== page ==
Local World War II veterans remember D-Day, 72 years later

June 6, 1944. Shrouded in darkness, 160,000 Allied troops invaded the 50 miles of beach in Normandy, France.

Men of the American assault troops of the 16th Infantry Regiment, injured while storming a coastal area code-named Omaha Beach during the Allied invasion of the Normandy, wait by the chalk cliffs at Collville-sur-Mer for evacuation to a field hospital for further treatment, June 6, 1944. (AP Photo)

HOLYOKE, Mass. (WWLP) – June 6, 1944. Shrouded in darkness, 160,000 Allied troops invaded the 50 miles of beach in Normandy, France. It’s a day that will forever be remembered as D-Day.

“My brother Walter Deck was in the initial landing on D-Day,” recalled Stanley “Stoney” Deck, who lives at the Holyoke Soldiers Home. His brother survived D-Day, but was killed six months later. He was just 21 years old. “He’s buried at Flanders Field in Normandy along with many, many of his buddies. Each with a white cross over their heads. May they all rest in peace,” said Deck.

It was a mission of bravery and sacrifice: Soldiers invaded the German-occupied beaches of France by air and sea. They were soon met with German artillery. The Allied forces’ heroic efforts are considered the beginning of the end of World War Two.

“They served, we all served, we gave our best and some of us were lucky to come home. Some weren’t. That’s the way life goes,” said Ed Lewicki, a World War Two veteran who served in the Pacific theater. He said every time he hears the national anthem, he remembers his friends who were killed in the war.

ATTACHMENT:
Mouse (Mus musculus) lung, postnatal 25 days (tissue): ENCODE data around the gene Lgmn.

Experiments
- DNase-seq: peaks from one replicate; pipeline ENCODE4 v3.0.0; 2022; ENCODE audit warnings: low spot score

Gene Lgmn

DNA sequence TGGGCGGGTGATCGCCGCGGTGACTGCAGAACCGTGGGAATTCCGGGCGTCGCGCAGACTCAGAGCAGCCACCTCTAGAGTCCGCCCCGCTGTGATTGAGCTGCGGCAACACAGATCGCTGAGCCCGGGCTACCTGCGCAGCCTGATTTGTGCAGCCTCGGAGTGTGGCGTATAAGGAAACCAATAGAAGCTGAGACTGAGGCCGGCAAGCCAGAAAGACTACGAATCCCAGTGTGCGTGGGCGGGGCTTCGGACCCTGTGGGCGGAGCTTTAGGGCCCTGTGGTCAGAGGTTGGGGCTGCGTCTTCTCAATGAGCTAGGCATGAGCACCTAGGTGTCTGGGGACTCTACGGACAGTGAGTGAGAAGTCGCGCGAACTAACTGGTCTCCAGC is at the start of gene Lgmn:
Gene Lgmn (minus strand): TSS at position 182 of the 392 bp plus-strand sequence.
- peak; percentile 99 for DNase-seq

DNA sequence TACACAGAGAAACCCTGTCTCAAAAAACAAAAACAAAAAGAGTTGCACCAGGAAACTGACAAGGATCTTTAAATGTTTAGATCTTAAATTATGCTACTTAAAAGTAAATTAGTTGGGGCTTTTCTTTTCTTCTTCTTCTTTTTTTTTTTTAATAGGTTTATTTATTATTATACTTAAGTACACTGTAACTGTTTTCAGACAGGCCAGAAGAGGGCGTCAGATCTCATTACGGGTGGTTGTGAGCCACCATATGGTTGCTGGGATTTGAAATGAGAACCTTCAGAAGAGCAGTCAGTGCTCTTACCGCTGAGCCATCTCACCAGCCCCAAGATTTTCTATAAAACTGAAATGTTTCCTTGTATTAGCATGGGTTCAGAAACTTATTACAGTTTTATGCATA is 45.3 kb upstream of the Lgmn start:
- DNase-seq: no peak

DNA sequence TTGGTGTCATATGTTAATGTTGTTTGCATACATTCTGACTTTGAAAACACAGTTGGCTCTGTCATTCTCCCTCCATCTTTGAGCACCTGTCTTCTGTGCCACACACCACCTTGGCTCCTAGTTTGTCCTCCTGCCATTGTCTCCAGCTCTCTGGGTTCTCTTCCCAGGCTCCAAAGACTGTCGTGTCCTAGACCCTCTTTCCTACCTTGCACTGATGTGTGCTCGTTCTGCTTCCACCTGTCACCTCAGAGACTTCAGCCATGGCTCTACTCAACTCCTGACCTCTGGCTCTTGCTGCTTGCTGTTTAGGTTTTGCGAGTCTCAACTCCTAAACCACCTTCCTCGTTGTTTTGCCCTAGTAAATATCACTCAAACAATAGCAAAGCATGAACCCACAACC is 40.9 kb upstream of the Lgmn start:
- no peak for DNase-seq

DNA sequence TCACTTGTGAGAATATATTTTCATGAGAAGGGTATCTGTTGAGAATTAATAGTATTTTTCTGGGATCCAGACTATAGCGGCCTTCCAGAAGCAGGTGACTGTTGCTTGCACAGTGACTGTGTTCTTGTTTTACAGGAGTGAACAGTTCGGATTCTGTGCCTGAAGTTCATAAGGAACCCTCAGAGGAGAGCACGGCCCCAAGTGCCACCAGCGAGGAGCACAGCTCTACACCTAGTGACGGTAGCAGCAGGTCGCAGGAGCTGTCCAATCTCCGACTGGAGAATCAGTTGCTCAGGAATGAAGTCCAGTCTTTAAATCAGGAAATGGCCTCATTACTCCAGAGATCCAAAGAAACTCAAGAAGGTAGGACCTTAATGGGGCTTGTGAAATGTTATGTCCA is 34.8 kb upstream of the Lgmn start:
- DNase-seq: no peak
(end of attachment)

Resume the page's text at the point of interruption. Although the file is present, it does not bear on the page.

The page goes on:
More than 9,000 Allied forces were killed in the invasion of Normandy, but their sacrifice allowed for more than 100,000 soldiers to slowly advance in the fight against the Germans.

John Zarkowski served in the Air Force in the Pacific theater. He said he vividly remembers D-Day. He was training in Nevada when the chaplain notified the men of the mass casualties in France, asking for a moment of prayer and silence. “Everything shut down completely. We wanted to at least bow our heads to those that they knew the front line that they were going to get killed,” Zarkowski told 22News.

That’s why each year on this day, veterans and world leaders gather on those very beaches of Normandy to remember, and thank, those who died so that we could be free, and those in Europe would be free from Nazi rule.

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